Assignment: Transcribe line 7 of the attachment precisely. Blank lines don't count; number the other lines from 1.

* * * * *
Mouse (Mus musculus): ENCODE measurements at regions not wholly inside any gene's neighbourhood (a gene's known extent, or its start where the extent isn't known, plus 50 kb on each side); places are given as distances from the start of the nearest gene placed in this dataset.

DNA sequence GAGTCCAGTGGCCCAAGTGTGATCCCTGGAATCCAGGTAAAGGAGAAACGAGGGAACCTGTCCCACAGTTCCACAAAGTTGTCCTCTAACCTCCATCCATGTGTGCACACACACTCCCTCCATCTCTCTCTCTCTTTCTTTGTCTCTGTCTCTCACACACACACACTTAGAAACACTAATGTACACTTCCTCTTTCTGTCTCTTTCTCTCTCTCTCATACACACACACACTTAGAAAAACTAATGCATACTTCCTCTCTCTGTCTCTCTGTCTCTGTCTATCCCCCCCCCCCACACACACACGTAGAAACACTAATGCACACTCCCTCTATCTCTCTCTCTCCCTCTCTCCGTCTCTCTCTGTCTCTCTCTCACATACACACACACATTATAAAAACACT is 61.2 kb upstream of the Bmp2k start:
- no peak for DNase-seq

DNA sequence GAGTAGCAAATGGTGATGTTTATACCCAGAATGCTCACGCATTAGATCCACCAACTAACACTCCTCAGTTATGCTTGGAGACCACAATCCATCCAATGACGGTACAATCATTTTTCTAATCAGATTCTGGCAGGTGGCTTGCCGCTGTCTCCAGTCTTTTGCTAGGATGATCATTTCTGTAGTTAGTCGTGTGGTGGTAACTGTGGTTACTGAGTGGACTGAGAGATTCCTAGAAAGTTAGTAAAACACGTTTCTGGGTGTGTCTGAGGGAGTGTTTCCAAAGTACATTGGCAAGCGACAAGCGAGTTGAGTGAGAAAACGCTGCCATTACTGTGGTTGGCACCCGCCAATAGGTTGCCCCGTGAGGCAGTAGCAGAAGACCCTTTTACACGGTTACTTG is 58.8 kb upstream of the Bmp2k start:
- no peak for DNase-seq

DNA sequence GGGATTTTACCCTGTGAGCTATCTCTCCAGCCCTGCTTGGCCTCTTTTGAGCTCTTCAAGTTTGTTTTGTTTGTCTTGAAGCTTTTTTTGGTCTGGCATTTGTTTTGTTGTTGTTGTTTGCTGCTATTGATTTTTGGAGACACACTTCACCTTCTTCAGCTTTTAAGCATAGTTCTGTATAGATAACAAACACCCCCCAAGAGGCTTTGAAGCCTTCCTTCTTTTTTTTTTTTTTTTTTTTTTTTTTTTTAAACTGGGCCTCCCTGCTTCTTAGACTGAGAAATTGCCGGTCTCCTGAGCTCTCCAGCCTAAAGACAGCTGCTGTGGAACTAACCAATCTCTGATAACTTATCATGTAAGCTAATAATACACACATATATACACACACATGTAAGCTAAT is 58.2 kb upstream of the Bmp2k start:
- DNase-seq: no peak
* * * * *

- DNase-seq: no peak